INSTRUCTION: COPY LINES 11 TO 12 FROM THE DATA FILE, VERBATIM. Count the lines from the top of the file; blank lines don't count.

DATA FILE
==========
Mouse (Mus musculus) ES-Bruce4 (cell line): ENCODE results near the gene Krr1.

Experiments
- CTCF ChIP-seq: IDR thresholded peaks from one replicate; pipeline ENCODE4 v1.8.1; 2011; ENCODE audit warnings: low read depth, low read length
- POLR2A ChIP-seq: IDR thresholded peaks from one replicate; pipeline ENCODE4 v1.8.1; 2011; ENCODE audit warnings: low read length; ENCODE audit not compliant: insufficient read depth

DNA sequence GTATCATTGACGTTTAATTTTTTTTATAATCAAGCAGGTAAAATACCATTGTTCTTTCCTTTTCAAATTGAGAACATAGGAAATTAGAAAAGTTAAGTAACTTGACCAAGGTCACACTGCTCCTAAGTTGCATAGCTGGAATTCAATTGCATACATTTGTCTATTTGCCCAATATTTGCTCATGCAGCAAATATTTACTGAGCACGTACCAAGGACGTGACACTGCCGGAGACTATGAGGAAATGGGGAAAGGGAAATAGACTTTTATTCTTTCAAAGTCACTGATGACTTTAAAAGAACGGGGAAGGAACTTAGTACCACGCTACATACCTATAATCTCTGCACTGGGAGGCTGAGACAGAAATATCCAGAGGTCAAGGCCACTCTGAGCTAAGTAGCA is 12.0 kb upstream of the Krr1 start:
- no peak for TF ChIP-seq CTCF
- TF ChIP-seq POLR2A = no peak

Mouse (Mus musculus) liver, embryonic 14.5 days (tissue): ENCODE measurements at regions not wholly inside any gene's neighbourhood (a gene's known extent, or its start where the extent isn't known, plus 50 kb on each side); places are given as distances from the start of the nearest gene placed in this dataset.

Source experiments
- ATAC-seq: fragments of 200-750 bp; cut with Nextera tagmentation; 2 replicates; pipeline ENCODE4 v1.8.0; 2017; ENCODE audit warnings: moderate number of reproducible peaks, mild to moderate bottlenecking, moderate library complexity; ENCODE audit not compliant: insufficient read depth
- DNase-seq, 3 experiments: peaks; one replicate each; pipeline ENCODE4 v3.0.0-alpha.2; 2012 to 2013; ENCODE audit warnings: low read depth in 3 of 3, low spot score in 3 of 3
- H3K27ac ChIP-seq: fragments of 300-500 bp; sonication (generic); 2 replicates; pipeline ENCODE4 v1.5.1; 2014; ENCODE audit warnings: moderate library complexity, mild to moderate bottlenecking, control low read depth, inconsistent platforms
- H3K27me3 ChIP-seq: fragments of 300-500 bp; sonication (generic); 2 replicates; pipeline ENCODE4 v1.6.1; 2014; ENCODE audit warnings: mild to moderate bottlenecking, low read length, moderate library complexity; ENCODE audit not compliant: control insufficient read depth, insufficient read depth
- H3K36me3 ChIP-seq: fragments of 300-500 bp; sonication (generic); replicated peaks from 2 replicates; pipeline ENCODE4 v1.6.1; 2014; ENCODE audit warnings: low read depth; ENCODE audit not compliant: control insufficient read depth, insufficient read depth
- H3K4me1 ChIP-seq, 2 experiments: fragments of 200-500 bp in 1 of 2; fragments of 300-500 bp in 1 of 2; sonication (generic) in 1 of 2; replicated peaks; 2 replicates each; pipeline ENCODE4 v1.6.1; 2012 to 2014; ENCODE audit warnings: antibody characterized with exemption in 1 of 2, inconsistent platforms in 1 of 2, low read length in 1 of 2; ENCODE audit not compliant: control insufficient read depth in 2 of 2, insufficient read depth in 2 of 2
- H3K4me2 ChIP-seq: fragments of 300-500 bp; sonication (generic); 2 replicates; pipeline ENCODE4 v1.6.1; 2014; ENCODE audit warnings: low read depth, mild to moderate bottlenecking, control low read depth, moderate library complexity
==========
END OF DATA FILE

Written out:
- DNase-seq, 3 experiments: peaks; one replicate each; pipeline ENCODE4 v3.0.0-alpha.2; 2012 to 2013; ENCODE audit warnings: low read depth in 3 of 3, low spot score in 3 of 3
- H3K27ac ChIP-seq: fragments of 300-500 bp; sonication (generic); 2 replicates; pipeline ENCODE4 v1.5.1; 2014; ENCODE audit warnings: moderate library complexity, mild to moderate bottlenecking, control low read depth, inconsistent platforms